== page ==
“The moment we know when we fell asleep, it will help us a lot.” Kamata emphasised that there was a time when “Africa was awake and knew what it wanted”, which was very evident in the struggle for liberation. He said that the most important lesson is that “Africans must think for themselves” and define their vision in their own terms, but questioned why “Africa has always been an appendage to other people’s visions.”

“We can learn from the China experience but we can only take the important lessons which support our dream — the African dream,” he added.

Bolaane said: “China has a very clear strategic plan to engage Africa but the question is whether Africa has its own strategic plan.”

However, Counselor Hu Zhangliang, acting deputy head for the embassy of the People’s Republic of China in South Africa, who was the keynote speaker at the conference, disagreed that China-Africa engagements is akin to horses and riders. He said: “China is a good friend of Africa that represents real growth and opportunities”. 

He said that the visit of Chinese Premier Zhou Enlai to Africa between December 1963 and January 1964, in which he visited 10 African countries, emboldened China-Africa relations. Zhangliang emphasised that the relationship between China and Africa is “mutual and win-win”.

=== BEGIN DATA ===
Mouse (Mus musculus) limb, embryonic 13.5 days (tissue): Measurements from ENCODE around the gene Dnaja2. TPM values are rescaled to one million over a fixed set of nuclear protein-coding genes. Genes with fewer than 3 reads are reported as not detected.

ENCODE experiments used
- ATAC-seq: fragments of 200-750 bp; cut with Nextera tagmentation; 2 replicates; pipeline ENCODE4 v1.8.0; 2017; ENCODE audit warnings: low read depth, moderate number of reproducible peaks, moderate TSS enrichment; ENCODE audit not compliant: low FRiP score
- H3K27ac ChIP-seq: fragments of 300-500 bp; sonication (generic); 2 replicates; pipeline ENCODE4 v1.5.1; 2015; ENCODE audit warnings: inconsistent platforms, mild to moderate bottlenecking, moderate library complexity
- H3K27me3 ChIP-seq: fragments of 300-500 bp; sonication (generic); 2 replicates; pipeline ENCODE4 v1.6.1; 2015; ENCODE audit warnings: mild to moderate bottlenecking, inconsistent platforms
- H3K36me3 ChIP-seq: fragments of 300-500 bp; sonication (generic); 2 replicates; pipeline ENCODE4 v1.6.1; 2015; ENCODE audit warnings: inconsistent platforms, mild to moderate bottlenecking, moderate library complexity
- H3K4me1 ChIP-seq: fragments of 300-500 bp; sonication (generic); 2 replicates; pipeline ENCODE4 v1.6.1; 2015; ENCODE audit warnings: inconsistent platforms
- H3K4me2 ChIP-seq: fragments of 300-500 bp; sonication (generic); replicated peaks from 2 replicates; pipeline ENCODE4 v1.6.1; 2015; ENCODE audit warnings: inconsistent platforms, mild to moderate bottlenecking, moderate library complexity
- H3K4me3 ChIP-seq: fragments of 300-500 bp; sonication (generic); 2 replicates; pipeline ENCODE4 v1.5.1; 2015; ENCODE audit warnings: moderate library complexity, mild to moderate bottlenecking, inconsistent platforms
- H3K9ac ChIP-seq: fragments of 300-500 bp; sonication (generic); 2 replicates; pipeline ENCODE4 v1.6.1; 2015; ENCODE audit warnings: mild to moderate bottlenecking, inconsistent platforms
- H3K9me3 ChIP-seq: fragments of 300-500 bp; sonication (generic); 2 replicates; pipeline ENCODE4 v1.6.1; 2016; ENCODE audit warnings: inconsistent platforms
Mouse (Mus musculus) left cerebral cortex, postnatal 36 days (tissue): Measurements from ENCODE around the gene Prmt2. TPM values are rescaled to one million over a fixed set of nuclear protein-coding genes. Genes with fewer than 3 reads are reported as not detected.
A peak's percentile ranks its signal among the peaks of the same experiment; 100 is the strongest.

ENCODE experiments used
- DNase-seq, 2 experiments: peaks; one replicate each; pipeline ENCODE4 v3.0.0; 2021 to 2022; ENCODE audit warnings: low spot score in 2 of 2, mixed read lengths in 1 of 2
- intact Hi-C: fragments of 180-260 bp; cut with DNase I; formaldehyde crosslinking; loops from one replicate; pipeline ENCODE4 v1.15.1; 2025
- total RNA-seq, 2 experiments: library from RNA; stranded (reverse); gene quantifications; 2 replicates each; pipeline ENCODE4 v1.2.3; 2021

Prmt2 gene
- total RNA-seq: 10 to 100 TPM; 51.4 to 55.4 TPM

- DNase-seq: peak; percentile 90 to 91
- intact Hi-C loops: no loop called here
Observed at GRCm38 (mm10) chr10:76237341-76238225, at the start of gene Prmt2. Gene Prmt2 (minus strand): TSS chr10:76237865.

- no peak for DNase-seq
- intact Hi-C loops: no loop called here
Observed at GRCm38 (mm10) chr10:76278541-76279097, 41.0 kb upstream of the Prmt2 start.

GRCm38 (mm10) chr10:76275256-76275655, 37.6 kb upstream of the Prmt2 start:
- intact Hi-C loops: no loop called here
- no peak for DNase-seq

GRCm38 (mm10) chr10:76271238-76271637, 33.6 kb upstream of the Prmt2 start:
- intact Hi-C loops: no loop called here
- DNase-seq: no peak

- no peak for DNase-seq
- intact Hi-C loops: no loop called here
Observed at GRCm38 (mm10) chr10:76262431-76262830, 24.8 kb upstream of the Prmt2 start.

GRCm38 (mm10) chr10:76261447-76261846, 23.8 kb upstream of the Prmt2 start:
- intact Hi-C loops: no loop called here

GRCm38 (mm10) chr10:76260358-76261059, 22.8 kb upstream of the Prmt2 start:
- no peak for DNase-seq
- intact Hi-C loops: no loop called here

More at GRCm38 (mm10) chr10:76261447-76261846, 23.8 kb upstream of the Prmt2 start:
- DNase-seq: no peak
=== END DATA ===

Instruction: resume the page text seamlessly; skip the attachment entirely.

“Our expansive relationship is visible in the growing trade between China and Africa,” said Zhangliang.

He said that China-Africa trade reached $220-billion by the end of 2014, with China as Africa’s biggest trading partner for five consecutive years. According to Zhangliang, there are more than 2?500 Chinese companies operating in Africa and more than 1?000 sets of projects have been completed on the continent.

Zhangliang quoted from a Standard & Poor report to buttress his views: “Every 1% of Chinese growth will help increase the GDP of low income African countries by 0.3% and middle income African countries by 0.4%.

“Undermining China-Africa co-operation is undermining Africa’s development.”

The missing link

There was a consensus among participants at the conference that the micro dimension of China-Africa relations is a missing link that needs to be deepened, if the relationship is to impact ordinary people in Africa. The argument is that while the state-led engagements between China and Africa are buoyant, the micro dimension — which involves people-to-people, private investments -— has been uninspiring. A case in point is Kenya, where Chinese individuals and private Chinese businesses have been involved in scandals that dampen the gains of China-Africa relations. For instance, two weeks ago, a Chinese restaurant in the capital city of Nairobi was shut down for discriminating against Africans, who were not allowed entry to the restaurant after 5pm. 

“Do you think you can go to Beijing and go and set up a restaurant and say it is Africa-only?” asked Amoah.